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Excellent flavor. Ordered with boost. Always love rasta vapes

The most delicious

It's been two years since I've known this juice, but I can't help but smoke it every day.

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New Study by health scholars: E-cig misinformation by FDA causing considerable harm

Just last week, a new study released by two highly-regarded scholars in the field of public health science alleges that misinformation spread by the FDA is causing irreparable harm to public health. The paper evaluates and discusses the surge in news articles and scientific research published by the FDA in recent years that fails to provide comparative data on smoking vs. e-cigs.

The study is co-authored by David T. Sweanor, an adjunct professor at the University of Ottawa, Canada, and Lynn T. Kozlowski who teaches at the University at Buffalo, New York, as an assistant professor of Public Health and Health Professions. Concerned vapers can find the study recently published in the online scientific journal Science Direct.

Is the FDA intentionally spreading misinformation about e-cigs?

The paper discusses in considerable detail several examples of FDA anti-vaping marketing campaigns that tend to overwhelmingly demonize vaping without saying a word about smoking. For example, just a few months ago, the FDA launched such a campaign calling vapers “stupid sheep.” According to Sweanor and Kozlowski, the FDA is causing considerable harm to public health by failing to educate the public about the differences in health risks between vaping and smoking.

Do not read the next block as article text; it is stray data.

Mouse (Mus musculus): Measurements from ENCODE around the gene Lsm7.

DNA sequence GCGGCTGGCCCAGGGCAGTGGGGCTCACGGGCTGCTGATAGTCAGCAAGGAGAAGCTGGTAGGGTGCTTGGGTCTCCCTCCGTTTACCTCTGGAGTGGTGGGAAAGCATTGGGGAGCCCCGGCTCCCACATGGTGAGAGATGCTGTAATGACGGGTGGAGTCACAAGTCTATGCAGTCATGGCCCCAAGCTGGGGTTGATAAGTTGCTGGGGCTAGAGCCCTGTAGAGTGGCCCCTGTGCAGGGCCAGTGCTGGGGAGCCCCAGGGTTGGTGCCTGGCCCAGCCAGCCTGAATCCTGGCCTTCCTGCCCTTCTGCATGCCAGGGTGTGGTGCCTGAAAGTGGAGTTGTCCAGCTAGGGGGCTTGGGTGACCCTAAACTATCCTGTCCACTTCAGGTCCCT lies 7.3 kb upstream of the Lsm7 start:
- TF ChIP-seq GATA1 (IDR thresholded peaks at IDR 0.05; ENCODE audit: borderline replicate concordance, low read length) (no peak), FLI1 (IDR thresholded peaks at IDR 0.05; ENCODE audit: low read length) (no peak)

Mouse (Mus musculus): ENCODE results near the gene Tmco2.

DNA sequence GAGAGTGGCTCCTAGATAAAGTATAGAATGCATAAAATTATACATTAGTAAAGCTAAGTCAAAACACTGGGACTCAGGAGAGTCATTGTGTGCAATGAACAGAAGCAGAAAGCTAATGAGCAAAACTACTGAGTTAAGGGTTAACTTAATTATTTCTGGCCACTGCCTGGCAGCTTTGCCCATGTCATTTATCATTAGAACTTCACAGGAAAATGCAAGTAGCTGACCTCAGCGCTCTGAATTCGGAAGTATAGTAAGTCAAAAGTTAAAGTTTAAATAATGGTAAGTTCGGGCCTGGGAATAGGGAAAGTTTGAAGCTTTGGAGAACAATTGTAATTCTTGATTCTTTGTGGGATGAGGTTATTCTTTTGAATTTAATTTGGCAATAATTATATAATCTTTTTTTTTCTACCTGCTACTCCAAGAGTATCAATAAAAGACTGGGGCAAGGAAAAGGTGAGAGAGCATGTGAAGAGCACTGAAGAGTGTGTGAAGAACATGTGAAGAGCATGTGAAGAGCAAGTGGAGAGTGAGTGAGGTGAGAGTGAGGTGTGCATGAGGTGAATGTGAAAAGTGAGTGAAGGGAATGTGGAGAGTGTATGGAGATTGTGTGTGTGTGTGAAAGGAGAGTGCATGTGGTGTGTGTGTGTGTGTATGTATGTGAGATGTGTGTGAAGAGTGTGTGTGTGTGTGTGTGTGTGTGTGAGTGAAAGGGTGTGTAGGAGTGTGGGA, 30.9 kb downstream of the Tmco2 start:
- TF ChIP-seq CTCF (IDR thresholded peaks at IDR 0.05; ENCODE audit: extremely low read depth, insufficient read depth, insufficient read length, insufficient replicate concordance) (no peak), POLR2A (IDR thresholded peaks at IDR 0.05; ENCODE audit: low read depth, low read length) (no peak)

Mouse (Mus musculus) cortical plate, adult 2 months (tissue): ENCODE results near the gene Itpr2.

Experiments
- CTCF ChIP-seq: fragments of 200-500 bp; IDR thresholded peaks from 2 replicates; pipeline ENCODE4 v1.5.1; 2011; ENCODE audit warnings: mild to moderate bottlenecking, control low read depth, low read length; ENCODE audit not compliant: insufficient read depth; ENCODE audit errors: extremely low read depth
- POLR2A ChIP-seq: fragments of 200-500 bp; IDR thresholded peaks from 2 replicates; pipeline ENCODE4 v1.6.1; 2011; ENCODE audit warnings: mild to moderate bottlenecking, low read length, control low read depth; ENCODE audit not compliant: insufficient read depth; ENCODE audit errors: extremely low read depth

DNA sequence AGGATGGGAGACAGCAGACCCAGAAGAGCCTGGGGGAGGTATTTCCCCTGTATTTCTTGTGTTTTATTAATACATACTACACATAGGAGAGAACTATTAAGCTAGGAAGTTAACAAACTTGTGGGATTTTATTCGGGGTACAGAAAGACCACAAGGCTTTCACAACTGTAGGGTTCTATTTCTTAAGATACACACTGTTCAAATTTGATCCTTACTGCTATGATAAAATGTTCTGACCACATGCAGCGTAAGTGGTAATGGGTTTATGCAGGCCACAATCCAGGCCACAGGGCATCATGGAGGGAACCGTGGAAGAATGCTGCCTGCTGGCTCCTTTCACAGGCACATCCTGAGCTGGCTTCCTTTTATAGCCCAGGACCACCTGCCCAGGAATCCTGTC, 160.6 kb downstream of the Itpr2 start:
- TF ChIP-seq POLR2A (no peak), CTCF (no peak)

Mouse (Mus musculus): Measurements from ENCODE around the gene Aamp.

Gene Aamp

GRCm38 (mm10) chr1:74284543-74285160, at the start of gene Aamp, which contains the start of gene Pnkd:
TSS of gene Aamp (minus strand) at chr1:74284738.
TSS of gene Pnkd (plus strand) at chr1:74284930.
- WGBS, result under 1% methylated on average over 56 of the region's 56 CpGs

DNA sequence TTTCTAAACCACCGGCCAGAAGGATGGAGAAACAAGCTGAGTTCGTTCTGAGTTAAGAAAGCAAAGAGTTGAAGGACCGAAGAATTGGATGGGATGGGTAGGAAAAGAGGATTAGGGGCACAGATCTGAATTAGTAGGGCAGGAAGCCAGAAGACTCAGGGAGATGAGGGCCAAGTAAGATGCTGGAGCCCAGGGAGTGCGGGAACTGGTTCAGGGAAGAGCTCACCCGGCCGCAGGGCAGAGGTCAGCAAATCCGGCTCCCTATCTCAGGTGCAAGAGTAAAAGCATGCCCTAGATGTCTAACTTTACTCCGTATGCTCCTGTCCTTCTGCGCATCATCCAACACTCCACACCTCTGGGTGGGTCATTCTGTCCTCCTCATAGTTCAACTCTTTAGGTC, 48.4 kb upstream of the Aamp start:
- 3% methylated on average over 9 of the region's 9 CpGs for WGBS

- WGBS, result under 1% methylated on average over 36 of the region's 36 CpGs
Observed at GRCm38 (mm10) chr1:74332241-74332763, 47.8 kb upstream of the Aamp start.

“Remarkably, nowhere in the FDA smokeless campaign is it made clear that cigarette smoking is much more dangerous to health than is ST (smokeless tobacco).”

The two public health scholars also conducted an extensive survey of typical citizens to determine their level of awareness between the different health risks associated with vaping and smoking. Participants were asked their opinions on whether e-cigs and vaping technology were as harmful as conventional tobacco products like cigarettes, cigars, and chewing tobacco.

  • 58.2 percent rated them “about the same.”
  • 31.8 percent rated e-cigs “more risky.”
  • 2.8 percent responded with “don’t know.”
  • And only 7.1 percent of those asked believed that e-cigs were “less risky” than Big Tobacco.

Understandably, the study’s co-authors found these statistics rather disturbing. How can such a large percentage of the general public have such a negative view of such a healthy product? Sweanor and Kozlowski even state that the FDA’s “official avoidance of providing health information on differential risks from tobacco/nicotine products” is rather noteworthy.

“It is remarkable that about 4 1/2 times as many respondents said ST was ‘more risky’ than cigarettes than less said it was ‘less risky’ than cigarettes; and the large majority (about 93%) did not appear to know that ST was less risky than cigarettes!”

“FDA's failure to provide comparative risk information is consistent with a major trend. For decades in the United States, health authorities have failed to provide accurate differential risk information on tobacco products (Kozlowski and O'Connor, 2003 and Kozlowski and Sweanor, 2016).

(Related Article: CDC launches anti-vaping campaign in California; Calls vapers ‘stupid sheep’)